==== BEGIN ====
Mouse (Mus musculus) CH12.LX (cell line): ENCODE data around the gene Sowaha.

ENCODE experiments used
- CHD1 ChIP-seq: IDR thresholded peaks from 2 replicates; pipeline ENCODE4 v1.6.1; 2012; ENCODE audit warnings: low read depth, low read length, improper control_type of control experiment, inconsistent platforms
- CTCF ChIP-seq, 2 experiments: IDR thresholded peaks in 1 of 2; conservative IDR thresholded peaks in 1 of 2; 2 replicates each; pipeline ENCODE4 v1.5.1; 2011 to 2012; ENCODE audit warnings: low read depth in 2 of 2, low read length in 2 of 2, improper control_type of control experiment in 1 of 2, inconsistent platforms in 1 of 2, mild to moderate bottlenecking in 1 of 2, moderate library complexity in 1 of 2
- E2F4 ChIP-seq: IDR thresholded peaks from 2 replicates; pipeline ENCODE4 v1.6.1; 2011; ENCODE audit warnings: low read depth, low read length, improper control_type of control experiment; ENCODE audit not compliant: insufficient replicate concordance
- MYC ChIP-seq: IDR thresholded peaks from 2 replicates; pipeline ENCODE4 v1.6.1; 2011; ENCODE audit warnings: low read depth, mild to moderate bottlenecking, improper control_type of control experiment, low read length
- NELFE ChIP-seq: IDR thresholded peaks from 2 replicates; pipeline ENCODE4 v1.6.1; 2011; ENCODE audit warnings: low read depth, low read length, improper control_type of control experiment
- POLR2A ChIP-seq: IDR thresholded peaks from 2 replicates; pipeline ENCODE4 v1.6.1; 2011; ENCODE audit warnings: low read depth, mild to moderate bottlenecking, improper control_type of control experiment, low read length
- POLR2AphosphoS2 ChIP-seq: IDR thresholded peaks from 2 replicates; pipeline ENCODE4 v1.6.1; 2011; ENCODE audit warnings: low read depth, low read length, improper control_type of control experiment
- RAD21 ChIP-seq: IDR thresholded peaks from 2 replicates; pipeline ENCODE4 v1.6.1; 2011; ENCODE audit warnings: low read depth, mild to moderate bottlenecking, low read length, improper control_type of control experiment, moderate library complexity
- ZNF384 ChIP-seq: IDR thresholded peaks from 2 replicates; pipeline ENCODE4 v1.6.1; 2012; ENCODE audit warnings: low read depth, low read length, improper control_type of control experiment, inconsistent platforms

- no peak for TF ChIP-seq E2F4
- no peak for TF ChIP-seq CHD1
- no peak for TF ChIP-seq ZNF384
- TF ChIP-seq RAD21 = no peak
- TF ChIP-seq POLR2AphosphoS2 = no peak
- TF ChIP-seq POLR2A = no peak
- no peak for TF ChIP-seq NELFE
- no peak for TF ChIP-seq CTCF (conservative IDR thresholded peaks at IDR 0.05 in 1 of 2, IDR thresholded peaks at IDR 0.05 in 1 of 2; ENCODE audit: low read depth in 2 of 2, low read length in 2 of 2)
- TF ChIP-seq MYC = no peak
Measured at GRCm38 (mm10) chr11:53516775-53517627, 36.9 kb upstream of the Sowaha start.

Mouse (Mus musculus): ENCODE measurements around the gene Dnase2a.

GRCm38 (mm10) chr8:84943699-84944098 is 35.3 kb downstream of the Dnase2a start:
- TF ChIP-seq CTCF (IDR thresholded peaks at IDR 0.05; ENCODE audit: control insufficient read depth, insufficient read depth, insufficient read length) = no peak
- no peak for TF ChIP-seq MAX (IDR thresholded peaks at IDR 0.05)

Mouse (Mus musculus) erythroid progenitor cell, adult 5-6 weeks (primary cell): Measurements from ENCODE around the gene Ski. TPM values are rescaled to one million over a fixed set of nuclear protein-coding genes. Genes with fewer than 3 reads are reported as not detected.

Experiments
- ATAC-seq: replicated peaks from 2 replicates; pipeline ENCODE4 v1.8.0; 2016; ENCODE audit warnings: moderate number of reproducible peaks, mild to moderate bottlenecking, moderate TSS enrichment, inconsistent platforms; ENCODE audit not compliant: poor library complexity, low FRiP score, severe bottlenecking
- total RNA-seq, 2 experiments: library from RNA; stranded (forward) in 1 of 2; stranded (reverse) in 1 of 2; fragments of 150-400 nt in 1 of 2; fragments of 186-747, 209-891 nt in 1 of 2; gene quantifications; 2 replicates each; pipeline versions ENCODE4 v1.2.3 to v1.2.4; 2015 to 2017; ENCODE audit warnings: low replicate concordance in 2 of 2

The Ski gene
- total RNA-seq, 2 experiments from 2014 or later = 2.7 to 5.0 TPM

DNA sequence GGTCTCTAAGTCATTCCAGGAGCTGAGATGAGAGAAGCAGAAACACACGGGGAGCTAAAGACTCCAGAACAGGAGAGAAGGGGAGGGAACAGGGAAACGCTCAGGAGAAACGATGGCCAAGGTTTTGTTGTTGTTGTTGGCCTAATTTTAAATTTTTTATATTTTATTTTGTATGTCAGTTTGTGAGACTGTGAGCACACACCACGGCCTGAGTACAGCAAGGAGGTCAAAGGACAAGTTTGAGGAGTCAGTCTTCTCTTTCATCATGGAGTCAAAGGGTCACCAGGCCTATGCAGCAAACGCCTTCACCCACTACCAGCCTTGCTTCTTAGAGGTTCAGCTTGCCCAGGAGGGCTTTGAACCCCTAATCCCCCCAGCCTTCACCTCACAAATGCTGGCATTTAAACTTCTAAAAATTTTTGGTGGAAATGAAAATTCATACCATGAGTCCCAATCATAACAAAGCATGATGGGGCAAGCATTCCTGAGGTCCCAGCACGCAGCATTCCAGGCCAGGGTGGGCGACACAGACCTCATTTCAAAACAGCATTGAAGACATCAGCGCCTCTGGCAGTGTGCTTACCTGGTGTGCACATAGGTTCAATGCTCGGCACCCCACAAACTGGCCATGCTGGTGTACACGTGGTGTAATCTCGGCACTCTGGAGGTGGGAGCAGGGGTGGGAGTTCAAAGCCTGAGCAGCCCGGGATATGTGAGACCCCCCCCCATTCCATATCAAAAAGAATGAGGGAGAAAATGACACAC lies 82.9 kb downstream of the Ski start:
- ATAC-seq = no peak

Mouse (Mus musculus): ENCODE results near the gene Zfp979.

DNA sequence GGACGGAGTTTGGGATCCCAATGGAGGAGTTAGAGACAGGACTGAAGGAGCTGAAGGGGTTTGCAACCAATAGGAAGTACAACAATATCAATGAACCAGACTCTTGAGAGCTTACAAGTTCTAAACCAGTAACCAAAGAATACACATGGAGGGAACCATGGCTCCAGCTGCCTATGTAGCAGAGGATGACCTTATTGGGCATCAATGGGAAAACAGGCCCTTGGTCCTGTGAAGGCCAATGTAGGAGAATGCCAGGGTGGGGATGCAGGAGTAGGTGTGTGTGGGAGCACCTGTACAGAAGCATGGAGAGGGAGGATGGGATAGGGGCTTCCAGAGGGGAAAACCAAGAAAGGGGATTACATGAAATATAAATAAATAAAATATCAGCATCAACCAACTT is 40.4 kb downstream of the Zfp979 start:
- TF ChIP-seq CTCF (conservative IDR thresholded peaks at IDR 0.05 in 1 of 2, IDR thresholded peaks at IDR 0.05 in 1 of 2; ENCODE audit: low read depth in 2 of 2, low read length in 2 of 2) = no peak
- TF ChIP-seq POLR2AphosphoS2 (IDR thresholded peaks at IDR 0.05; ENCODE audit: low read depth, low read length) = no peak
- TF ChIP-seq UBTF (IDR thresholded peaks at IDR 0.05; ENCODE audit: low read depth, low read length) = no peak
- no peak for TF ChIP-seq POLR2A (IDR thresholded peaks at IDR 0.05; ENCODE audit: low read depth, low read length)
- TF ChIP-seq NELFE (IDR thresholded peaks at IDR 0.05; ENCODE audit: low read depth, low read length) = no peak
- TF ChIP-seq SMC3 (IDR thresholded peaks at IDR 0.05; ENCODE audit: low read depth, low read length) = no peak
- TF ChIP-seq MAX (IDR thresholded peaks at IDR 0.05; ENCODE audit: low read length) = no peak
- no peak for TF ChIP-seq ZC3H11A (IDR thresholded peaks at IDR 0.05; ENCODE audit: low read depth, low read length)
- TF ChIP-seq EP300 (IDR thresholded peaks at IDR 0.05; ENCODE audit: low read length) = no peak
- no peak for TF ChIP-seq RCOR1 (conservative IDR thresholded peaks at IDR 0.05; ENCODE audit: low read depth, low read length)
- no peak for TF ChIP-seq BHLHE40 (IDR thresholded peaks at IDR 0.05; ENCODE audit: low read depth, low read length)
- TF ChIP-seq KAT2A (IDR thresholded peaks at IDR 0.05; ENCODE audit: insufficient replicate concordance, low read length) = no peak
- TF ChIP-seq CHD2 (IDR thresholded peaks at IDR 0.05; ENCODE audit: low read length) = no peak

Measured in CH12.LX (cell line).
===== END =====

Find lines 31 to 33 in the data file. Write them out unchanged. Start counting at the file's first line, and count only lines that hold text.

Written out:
- total RNA-seq, 2 experiments from 2014 or later = 2.7 to 5.0 TPM

DNA sequence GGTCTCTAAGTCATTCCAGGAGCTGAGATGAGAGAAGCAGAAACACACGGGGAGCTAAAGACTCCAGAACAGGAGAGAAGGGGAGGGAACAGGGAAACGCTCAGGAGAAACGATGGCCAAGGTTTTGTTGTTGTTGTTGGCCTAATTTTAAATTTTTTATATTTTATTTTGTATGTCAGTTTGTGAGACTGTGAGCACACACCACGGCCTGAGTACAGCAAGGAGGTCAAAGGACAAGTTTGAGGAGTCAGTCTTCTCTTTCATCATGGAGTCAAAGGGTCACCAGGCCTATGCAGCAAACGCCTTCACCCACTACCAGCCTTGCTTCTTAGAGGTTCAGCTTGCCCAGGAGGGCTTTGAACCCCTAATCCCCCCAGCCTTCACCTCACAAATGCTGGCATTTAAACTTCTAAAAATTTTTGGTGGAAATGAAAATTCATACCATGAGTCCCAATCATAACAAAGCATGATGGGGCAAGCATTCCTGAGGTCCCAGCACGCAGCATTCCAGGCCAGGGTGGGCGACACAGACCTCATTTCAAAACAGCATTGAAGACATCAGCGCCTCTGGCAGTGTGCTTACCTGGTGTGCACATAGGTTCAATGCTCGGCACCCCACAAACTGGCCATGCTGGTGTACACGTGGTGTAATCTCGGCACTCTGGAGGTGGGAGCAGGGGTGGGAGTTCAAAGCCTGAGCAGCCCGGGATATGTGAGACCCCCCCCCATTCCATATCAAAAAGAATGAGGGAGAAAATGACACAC lies 82.9 kb downstream of the Ski start:
- ATAC-seq = no peak